What to do with features nobody wants to implement

Tim Janik had a post about never rejecting a feature request, which got me thinking about an issue in the GStreamer bugzilla. We have a gazillion requests for support for every weird audio or video format under the sun. With weird formats I am talking about things like gameboy audio, NES audio, computer game video formats and things like that.

So these kind of requests seldom comes with patches and I tried asking for such a few times. They are also not something you don’t generally get anyone interested in helping out with, as people who just want to help out on GStreamer prefer working on something that a large numbers of users might actually enjoy, as opposed to something only the 5 person linux-based gameboy audio format community might get a thrill from ;)

So my opinion is that such features will only ever enter GStreamer if the bugreporter is interested in doing it him/herself. And if that not the case they are just ‘bugzilla clutter’.

So we are left with a situation where we have tons of stuff ‘cluttering’ bugzilla, yet it feels a bit bad closing them as they are valid feature requests and of course you can ignore the bugs by excluding enchancements from your bug search for instance (although that also filters out the more realistic feature enhancements).

Now I realize of course that the lack of gameboy audio format support makes GStreamer useless for people like Linus, and that we are fucking idiots for not diverting resources from for instance improving VoiP support over to work on supporting such formats, but in the meantime I a trying to figure out a usefull way to deal with these bug reports :)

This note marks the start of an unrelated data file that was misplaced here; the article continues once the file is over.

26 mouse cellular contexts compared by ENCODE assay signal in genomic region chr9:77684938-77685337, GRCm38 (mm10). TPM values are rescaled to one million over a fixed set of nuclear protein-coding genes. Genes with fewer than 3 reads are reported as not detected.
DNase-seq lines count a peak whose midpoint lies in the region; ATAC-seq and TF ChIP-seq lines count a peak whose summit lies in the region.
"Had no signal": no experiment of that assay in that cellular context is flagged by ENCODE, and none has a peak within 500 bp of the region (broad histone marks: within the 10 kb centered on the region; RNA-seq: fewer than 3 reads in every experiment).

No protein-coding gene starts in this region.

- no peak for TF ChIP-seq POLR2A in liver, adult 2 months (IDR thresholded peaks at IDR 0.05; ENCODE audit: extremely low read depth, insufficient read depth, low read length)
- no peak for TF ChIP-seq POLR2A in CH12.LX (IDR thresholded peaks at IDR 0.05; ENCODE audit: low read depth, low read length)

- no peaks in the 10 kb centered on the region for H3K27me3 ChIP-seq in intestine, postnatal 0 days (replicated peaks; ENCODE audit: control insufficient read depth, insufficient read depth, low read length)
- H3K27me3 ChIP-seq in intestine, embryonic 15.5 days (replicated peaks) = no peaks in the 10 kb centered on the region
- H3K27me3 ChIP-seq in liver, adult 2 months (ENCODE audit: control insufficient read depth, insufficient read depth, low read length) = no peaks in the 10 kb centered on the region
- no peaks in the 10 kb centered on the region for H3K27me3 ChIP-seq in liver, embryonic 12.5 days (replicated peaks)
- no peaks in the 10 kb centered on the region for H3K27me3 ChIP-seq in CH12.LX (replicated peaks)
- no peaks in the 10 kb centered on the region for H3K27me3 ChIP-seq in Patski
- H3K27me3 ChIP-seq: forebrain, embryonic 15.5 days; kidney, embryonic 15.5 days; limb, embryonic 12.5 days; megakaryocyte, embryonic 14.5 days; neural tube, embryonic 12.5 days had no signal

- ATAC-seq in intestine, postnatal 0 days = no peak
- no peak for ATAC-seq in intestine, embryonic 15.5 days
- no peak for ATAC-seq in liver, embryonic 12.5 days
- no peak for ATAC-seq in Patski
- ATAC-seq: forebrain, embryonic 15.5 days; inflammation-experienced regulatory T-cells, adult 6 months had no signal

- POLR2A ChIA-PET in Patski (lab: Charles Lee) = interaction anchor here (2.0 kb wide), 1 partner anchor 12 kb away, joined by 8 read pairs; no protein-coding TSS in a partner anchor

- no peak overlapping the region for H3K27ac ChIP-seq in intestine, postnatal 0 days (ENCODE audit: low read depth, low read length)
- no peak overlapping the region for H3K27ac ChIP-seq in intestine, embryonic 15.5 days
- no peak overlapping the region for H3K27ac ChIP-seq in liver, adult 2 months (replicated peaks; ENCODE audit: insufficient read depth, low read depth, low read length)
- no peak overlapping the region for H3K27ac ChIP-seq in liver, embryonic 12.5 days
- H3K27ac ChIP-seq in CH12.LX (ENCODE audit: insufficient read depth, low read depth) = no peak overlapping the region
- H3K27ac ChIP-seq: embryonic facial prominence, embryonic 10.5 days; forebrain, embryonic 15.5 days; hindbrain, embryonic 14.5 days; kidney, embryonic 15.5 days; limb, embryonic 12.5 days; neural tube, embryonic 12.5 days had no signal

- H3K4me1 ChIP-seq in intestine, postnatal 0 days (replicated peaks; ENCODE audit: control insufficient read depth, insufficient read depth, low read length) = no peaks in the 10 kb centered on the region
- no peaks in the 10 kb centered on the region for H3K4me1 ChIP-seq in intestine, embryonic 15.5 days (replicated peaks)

9 thoughts on “What to do with features nobody wants to implement”

  1. I think discouraging people from giving feedback is a bad idea. Instead, why not mark the bug as UNLIKELY, with a note explaining that it is unlikely to be implimented without a patch.

  2. The bugzilla priority field is severely underrated. I use it to mark things according to how important I think they are (useful to more people -> more important). If you sort your bug list by priority, the “clutter” requests should then sort towards the bottom.

    As an added bonus, others browsing bugzilla get an impression of what is being/will be worked on.

  3. Suggest to change the target milestones of such bugs to ‘Future’. Then add a standard comment that clearly says the bug will receive little attention because all the developers are focussed on other things.

    Do say you would appreciate someone writing a patch for it.

    If you never want to implement an enhancement, also clearly state that and mark the bug wontfix; the person requesting it is of course free to implement it, but that makes it clear it will never be committed (avoids frustration).

  4. I think the clutter bugs are best left open but I would say that since I’ve been known to file a fair few requests which fall into that category. These requests should be marked with low priority and polite disclaimers that they may never be implemented and the standard comment about ‘patches are welcome’.